CANTON, Ohio — When David Baker heard about Project Isaiah and its goal of feeding families in need during the coronavirus pandemic, there was no question about what the Pro Football Hall of Fame would do.
“Once we learned the details behind Project Isaiah, it was an easy decision to say ‘yes’ enthusiastically and join as a partner,” said Baker, the president and CEO of the Hall. “The mission, values and vision at the heart of Project Isaiah and at Gate Gourmet align wonderfully with those of the Pro Football Hall of Fame.”
Immediately, some Hall inductees got involved, led by wide receiver Cris Carter, who grew up often going hungry in Dayton, Ohio, with six siblings and one parent.
“I needed food when there wasn’t no pandemic,” Carter, who played 15 seasons in the NFL with the Philadelphia Eagles, Minnesota Vikings and Miami Dolphins, told the Hall of Fame. “This would have destroyed my family.”
Carter recognized that having the Hall’s living members — also known as “Gold Jackets” — help the airline catering company Gate Gourmet on a food relief program was a natural fit.
“We’re going to try to raise some resources for these people and to raise some awareness,” said Carter, who asked other Gold Jackets to donate at least $100 to the cause.
“Being a Hall of Famer, it’s about being a leader on and off the field,” he said. “Our commitment, our values, our integrity, the courage we had to play at the highest level — we’re just trying to show that to people right now who just need people to believe in them.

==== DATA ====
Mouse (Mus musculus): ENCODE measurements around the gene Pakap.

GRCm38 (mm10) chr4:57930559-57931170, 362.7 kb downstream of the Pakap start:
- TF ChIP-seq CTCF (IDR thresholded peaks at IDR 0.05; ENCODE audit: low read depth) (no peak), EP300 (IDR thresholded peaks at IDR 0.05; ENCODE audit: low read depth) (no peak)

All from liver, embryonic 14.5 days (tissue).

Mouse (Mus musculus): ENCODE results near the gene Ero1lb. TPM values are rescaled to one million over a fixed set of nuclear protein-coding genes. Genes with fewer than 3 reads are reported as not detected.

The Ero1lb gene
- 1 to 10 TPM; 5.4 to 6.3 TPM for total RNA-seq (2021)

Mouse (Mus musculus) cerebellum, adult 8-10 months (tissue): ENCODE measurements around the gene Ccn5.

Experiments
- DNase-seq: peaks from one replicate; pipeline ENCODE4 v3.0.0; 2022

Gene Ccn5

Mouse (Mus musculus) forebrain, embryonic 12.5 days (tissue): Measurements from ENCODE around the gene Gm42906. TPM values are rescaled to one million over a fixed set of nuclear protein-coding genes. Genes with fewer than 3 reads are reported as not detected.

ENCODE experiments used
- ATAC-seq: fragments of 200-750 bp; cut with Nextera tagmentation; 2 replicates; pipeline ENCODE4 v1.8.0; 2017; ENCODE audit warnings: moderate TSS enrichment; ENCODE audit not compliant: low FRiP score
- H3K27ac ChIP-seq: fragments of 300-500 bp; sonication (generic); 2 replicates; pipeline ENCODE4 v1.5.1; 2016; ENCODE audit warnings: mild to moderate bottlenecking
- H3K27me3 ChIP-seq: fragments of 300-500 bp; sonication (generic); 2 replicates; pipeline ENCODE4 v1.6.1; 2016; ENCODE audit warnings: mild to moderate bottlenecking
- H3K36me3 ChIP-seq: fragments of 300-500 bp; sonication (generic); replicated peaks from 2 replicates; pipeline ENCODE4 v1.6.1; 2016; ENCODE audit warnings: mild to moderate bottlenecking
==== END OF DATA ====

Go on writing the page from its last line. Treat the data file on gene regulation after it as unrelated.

“We’re just Gold Jackets trying to do good stuff.”
Other Hall of Famers getting involved include Dave Casper, Larry Little, Fran Tarkenton and Rickey Jackson.
Launched in April, Project Isaiah has provided more than one million boxed meals to families in 11 cities: Atlanta, Boston, Chicago, Detroit, Los Angeles, Miami, New Orleans, New York, Philadelphia, San Francisco and Washington. All of those are NFL cities as well.
“It’s tough times,” said Casper, who lives in South Florida. “I’m 68 years old, and I’m at the age where people with the virus are most at risk. I’m not a public guy, but in times like these, I wanted to do something.
“When the Hall of Fame does something like this, it makes a bigger difference than what I could do individually.”
Project Isaiah began as a Go Fund Me initiative. Gate Gourmet, a leading provider of airline food, prepares the meals, which cost about $5 per box. The project works with charities, ministries, community organizations and sometimes municipalities.
In Miami, for example, the organization works with Amigos for Kids; Community Coalition, Inc.; Southwest Social Services Programs; YWCA Colonel Zubkoff Early Education Center; YWCA Marta Sutton Weeks Women’s Center; and YWCA Intergenerational Center.
In Detroit, the city’s health department delivered meals directly to COVID-19 patients on public assistance. The city feared that neighborhood soup kitchens were allowing COVID-19 to spread.
“During a crisis, problems must be solved in parallel,” said Michael Klein, chairman of Project Isaiah and the person who introduced it to Baker. “Through a unique partnership with Gate Gourmet and the dedicated work of hundreds of volunteers in our communities, as well as those leading this effort, we are reaching the people who are most in need as quickly as possible.”
Project Isaiah is being run by volunteer Devon Spurgeon out of her home in Chicago. Spurgeon notes that the name stems from Klein’s affinity for passages from the Book of Isaiah.
Through April, Project Isaiah had provided at least 40,000 meals in each of its 11 cities, with 200,000 meals in New York alone.
“We had one domestic violence shelter that, when our meals came, they had all the kids pretend that they were going on a plane,” Spurgeon said. “There was this total excitement about getting airplane food. You got this wonderful sense about something that I never in my life thought anything about.
“I’ll never look at an airplane meal the same way.”